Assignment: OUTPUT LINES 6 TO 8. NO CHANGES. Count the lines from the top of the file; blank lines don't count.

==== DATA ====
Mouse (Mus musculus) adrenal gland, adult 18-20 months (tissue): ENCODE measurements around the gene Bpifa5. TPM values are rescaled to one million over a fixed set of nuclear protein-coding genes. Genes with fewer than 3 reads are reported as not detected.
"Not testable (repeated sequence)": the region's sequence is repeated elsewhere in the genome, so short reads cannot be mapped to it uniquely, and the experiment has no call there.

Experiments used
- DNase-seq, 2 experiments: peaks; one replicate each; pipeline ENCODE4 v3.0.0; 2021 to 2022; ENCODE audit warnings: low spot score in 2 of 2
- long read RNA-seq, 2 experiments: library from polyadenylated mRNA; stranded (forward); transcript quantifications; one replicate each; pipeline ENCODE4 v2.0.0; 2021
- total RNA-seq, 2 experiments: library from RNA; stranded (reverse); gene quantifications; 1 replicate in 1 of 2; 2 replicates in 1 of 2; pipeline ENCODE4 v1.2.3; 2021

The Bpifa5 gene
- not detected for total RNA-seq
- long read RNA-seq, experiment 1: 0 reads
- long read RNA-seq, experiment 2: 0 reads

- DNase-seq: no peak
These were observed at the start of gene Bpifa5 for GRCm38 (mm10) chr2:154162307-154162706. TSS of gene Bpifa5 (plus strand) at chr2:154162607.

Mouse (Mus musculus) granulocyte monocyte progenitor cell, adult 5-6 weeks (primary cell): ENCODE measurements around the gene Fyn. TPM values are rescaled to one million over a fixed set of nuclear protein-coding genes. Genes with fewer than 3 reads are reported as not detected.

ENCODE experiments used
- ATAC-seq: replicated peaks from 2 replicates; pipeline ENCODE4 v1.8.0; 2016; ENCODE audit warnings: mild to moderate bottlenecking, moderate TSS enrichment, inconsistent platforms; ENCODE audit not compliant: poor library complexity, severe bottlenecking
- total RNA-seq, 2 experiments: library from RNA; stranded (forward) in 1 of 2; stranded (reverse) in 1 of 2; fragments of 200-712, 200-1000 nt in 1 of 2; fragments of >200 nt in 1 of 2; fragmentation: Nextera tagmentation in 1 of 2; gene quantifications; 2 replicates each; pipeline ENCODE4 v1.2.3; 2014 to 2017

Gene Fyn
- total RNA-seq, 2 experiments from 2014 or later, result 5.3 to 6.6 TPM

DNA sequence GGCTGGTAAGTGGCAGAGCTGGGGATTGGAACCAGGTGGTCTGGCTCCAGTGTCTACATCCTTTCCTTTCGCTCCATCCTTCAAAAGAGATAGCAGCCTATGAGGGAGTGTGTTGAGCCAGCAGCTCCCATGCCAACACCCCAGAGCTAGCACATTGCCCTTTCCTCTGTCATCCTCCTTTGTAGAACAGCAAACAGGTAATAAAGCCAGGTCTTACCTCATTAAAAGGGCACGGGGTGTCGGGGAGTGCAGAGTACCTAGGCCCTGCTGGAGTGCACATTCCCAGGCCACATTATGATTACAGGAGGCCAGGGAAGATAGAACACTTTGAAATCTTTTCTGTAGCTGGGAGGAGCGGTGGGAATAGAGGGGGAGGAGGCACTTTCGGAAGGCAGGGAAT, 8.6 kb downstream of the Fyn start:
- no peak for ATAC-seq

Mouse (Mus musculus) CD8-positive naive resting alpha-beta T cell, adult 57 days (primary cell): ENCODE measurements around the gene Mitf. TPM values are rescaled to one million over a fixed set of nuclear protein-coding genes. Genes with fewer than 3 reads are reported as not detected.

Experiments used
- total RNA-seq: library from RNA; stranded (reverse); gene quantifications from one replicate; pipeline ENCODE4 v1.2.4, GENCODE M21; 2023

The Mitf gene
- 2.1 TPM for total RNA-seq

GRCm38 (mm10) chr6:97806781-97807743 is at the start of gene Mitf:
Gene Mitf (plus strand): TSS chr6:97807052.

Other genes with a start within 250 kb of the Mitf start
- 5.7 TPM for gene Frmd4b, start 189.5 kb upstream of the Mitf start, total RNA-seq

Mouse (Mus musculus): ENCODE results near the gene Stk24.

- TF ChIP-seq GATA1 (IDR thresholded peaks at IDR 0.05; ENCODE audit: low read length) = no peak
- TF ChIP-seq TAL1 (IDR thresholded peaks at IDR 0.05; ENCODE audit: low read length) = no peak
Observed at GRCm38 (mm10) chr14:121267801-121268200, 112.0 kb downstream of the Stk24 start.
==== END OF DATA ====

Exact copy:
- total RNA-seq, 2 experiments: library from RNA; stranded (reverse); gene quantifications; 1 replicate in 1 of 2; 2 replicates in 1 of 2; pipeline ENCODE4 v1.2.3; 2021

The Bpifa5 gene
- not detected for total RNA-seq